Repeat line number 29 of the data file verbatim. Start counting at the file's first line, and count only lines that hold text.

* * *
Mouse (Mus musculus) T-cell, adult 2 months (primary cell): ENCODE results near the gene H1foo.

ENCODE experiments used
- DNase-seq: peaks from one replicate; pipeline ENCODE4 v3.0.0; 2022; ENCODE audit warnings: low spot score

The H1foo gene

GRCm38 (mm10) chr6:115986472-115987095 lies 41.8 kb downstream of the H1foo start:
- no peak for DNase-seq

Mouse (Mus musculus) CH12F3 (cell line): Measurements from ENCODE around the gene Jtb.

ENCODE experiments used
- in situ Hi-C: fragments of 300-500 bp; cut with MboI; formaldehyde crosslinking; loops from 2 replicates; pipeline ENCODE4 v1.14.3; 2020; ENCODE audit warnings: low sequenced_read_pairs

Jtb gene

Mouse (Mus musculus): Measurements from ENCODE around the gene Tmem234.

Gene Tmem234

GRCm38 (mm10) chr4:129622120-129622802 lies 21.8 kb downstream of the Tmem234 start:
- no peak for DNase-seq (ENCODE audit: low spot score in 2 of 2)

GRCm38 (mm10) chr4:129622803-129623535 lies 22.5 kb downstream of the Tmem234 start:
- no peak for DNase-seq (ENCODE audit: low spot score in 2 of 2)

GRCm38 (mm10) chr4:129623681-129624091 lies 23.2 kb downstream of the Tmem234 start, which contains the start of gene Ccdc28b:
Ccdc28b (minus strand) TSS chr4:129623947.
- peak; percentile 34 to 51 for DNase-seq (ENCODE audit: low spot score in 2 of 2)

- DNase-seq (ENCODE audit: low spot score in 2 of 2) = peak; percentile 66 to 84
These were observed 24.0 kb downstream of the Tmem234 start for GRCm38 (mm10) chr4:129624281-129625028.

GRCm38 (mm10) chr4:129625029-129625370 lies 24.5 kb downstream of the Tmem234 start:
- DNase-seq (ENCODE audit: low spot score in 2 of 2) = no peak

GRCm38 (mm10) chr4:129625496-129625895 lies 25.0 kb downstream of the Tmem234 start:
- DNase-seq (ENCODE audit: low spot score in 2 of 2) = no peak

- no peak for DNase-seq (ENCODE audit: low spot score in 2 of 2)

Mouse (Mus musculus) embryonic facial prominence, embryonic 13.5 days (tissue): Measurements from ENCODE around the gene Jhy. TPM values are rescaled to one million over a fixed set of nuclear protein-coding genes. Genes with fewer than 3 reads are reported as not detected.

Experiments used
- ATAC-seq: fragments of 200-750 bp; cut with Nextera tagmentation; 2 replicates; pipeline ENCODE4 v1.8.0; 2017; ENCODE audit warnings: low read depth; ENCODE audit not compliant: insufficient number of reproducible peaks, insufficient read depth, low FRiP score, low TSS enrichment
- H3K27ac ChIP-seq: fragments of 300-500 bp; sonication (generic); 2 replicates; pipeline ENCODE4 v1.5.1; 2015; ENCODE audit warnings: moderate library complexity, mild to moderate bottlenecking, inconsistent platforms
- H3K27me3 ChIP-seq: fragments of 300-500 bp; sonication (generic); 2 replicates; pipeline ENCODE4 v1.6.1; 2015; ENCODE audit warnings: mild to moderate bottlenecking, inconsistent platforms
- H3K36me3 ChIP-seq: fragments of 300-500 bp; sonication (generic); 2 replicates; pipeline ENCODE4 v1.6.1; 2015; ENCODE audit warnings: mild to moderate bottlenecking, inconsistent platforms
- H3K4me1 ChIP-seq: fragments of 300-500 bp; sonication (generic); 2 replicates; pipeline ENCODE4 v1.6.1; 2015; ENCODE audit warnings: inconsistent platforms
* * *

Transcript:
- ATAC-seq: fragments of 200-750 bp; cut with Nextera tagmentation; 2 replicates; pipeline ENCODE4 v1.8.0; 2017; ENCODE audit warnings: low read depth; ENCODE audit not compliant: insufficient number of reproducible peaks, insufficient read depth, low FRiP score, low TSS enrichment